Family:
Bothidae (Left-eyed flounders)

Genus and Species:

Citharichthys sordidus

Description:

The body of the Pacific sanddab is oblong and compressed. The head is deep; the eyes are on the left-side and are large. The color is light brown mottled with yellow and orange on the eyed side and white on the blind side. Although three kinds of sanddabs live in the waters off California, only two are commonly used for food ­ the Pacific and longfin sanddabs. The third, the speckled sanddab, is so small (only about 5 inches) that it is only important to the diet of other fishes. The Pacific sanddab can best be distinguished from the longfin sanddab by the length of the pectoral fin on the eyed side. It is always shorter than the head of the Pacific sanddab and longer than the head of the longfin. Sanddabs are always left "handed" (eyes on the left) and can be distinguished from all other left "handed" flatfish by having a midline that is nearly straight for its entire length.



Range:

Pacific sanddabs occur from Cape San Lucas, Baja California, to the Bering Sea. They seldom inhabit water that is shallower than 30 feet or deeper than 1,800 feet. They are most abundant at depths of 120 to 300 feet.

Natural History:

Pacific sanddabs eat a wide variety of food. In addition to such items as small fishes, squid, octopus, they eat an assortment of eggs, luminescent sea squirts, shrimp, crabs, and marine worms. During the peak of the spawning season, which is July, August and September, the females spawn numerous eggs. These fish probably spawn more than once during a season.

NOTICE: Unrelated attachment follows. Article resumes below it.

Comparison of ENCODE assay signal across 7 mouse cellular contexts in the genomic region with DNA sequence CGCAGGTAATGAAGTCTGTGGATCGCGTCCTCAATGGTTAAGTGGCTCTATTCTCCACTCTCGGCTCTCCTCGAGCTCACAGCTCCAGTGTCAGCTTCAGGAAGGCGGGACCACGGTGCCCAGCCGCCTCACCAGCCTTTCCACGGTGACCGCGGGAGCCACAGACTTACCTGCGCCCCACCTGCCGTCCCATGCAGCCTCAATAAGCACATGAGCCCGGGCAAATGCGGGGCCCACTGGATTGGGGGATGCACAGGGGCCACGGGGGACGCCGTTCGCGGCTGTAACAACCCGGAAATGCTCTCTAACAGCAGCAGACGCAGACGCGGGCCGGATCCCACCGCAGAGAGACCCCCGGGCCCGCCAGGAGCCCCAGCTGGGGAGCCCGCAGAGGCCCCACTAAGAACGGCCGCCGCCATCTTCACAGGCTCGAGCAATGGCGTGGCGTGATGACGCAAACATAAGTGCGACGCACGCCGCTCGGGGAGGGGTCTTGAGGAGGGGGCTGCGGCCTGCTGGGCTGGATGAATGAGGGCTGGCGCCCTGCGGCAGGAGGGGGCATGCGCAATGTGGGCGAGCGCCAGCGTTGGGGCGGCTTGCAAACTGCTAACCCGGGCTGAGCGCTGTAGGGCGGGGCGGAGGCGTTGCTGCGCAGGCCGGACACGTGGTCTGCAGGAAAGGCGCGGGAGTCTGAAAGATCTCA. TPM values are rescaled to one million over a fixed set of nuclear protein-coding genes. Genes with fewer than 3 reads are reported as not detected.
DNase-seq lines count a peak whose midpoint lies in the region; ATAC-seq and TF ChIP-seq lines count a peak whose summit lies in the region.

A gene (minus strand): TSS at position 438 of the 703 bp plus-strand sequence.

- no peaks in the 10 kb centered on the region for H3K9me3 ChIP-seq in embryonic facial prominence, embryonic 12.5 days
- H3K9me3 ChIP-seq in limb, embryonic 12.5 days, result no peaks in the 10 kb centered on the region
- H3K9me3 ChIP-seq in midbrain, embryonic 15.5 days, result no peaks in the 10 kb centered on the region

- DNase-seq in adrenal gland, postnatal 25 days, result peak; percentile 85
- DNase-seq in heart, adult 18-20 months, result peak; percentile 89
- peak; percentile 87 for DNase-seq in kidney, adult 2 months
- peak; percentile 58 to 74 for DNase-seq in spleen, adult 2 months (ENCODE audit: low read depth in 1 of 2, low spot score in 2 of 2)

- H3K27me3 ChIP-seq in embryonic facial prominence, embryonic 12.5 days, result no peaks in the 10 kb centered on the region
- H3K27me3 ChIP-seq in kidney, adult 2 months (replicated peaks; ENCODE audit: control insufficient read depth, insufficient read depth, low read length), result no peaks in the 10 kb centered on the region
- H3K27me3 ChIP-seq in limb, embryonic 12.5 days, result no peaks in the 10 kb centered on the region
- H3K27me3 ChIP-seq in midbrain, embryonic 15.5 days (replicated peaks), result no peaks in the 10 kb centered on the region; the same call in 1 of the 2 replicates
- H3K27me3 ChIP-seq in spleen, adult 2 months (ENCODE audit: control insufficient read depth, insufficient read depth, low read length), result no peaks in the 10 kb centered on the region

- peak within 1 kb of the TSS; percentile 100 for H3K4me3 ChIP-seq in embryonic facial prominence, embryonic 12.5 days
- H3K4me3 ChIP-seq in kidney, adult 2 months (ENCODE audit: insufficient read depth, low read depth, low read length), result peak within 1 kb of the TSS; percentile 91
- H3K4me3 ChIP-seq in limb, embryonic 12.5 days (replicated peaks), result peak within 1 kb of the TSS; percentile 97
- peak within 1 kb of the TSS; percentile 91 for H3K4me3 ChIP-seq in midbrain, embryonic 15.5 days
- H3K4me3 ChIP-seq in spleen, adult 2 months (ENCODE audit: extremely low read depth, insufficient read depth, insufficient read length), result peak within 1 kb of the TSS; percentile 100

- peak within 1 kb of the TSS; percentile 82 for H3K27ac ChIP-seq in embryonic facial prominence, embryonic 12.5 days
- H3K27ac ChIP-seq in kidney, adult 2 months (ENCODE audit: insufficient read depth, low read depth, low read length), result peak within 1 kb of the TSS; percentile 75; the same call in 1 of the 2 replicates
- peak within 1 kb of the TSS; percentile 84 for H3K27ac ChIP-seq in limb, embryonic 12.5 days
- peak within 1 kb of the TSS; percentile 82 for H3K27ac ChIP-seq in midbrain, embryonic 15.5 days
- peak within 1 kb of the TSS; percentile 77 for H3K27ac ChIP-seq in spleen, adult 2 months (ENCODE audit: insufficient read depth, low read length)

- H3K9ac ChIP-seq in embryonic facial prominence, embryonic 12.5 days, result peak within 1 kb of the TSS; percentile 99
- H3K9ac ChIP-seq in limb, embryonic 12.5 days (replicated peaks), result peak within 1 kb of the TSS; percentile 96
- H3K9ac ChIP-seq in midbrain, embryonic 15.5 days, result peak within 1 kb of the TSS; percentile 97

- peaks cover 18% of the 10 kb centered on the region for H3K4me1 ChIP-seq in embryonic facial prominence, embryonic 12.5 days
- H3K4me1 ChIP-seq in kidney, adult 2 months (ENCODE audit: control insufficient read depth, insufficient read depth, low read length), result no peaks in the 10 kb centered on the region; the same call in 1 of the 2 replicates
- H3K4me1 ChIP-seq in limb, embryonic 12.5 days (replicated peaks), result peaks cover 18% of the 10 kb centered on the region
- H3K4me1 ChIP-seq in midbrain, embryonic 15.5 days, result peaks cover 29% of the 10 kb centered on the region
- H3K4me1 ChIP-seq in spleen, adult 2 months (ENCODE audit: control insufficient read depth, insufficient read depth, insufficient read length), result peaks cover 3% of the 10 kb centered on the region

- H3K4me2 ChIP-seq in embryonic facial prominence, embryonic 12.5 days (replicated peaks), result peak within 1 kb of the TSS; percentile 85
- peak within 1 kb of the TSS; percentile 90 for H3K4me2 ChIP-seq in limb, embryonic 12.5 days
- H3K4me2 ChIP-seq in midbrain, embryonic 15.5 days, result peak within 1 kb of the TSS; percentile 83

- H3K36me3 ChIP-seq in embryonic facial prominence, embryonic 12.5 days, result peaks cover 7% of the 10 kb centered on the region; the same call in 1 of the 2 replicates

Fishing Information:

If the depth is correct and the bottom suitable, it is extremely difficult to keep sanddabs off the hook. Sportfishing entails the use of small hooks, usually more than one on each line. A variation from the typical rig involves use of an iron ring or hoop around which are dangled several dozen baited hooks of small size. This contraption is lowered on a stout line to a position just off the bottom and allowed to remain a sufficient period to fill all the hooks. Normally this does not require as much time as is needed to rebait the rig after removing the catch. Small pieces of squid or octopus are good baits  because they are tough and stay on the hook, but pieces of fish work equally well.

Other Common Names:

sand dab, soft flounder, sole, mottled sanddab, megrim.

Largest Recorded:

16 inches; no weight recorded; however, an 11.5 inch female weighed just over 0.5 pound.

Habitat:

Deep Sandy Environment
 

Latest Posts

Advertisement



Top Bottom